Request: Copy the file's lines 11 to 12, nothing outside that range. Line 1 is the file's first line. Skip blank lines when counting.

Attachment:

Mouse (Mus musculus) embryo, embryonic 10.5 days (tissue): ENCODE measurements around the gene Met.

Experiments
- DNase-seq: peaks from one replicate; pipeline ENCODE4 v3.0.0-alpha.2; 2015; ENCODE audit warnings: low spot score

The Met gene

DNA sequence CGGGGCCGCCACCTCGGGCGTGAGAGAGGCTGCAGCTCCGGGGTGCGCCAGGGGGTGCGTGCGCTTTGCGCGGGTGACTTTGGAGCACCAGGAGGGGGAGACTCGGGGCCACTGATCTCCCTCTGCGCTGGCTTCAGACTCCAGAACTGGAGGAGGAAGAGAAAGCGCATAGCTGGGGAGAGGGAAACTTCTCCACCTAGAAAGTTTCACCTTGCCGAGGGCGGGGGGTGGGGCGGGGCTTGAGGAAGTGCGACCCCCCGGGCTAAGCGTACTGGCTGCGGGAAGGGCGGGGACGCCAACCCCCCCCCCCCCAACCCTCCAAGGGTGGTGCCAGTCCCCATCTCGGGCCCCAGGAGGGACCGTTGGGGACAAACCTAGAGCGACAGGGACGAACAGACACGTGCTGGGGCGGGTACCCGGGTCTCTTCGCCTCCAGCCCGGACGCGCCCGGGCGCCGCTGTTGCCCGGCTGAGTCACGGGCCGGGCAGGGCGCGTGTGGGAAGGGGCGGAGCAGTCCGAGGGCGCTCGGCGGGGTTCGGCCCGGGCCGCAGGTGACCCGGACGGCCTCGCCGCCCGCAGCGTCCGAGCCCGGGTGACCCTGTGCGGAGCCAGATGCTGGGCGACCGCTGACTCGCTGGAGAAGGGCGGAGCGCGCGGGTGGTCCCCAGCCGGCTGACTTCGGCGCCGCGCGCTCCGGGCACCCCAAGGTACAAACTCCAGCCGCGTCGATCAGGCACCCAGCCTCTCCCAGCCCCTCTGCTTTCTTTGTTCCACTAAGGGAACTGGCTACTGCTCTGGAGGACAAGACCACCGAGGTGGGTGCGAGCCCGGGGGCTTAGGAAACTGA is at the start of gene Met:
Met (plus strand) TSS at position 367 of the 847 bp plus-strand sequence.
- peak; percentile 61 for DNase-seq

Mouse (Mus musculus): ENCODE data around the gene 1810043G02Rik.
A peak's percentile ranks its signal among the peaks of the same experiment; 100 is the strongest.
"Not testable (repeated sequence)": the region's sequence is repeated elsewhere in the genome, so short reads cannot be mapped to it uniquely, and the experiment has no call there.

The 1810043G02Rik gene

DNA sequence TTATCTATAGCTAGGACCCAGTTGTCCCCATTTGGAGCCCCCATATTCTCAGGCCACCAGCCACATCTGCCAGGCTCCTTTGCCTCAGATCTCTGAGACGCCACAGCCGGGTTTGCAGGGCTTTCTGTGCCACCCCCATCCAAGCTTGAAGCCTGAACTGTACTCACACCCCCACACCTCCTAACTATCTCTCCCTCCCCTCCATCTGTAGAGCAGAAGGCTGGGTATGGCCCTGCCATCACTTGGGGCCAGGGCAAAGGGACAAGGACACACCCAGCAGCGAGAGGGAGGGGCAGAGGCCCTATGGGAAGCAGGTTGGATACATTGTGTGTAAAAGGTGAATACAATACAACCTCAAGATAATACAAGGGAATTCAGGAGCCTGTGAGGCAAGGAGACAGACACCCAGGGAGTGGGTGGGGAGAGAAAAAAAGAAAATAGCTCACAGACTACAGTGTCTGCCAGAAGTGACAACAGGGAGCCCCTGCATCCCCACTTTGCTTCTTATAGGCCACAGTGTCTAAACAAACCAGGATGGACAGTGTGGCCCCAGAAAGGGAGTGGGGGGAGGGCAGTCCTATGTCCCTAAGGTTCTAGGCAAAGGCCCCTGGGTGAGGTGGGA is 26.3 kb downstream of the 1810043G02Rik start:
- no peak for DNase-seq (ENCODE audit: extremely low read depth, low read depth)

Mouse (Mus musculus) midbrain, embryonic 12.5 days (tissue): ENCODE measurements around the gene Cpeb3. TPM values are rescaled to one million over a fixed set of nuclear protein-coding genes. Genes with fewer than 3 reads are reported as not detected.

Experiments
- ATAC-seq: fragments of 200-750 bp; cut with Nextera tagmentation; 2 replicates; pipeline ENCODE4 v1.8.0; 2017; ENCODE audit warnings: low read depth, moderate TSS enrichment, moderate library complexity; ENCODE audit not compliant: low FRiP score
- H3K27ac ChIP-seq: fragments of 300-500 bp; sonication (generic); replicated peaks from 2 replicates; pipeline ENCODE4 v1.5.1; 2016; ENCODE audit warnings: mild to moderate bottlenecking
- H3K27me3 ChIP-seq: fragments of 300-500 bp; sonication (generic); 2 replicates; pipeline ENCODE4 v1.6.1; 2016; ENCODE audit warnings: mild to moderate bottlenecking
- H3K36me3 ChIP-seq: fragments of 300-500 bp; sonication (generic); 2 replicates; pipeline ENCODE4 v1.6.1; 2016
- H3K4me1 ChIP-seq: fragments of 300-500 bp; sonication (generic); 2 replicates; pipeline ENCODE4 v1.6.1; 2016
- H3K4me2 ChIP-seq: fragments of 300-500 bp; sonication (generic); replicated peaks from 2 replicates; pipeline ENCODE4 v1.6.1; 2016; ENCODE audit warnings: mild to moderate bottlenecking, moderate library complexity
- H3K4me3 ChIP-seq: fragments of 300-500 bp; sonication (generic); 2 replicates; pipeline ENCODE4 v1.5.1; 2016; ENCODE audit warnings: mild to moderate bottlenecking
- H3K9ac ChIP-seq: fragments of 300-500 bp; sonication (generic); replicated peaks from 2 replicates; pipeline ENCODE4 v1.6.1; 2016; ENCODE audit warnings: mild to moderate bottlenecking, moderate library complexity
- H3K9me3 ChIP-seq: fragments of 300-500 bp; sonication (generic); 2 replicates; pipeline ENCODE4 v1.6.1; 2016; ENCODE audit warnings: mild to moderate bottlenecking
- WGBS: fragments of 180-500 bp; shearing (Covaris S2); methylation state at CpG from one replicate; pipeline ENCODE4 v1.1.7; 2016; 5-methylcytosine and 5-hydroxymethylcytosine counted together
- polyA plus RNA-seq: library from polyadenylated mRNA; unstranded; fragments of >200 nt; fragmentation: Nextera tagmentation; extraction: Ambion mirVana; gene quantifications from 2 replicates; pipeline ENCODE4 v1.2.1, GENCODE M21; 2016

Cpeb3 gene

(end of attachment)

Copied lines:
The 1810043G02Rik gene

DNA sequence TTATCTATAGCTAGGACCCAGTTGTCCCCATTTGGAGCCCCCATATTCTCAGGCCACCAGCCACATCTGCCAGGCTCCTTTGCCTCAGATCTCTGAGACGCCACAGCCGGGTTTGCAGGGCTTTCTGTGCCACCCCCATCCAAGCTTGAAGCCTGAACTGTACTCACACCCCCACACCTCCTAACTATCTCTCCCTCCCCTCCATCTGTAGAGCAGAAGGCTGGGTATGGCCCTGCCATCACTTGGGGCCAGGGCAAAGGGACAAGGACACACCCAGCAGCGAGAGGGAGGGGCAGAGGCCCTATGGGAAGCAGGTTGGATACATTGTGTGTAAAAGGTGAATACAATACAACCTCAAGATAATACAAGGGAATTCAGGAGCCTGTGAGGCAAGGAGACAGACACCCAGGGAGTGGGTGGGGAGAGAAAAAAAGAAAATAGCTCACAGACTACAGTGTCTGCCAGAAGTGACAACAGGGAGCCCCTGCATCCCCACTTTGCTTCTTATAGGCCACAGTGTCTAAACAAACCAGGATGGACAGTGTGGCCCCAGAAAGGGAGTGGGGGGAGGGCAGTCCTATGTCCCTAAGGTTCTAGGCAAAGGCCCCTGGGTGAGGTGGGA is 26.3 kb downstream of the 1810043G02Rik start: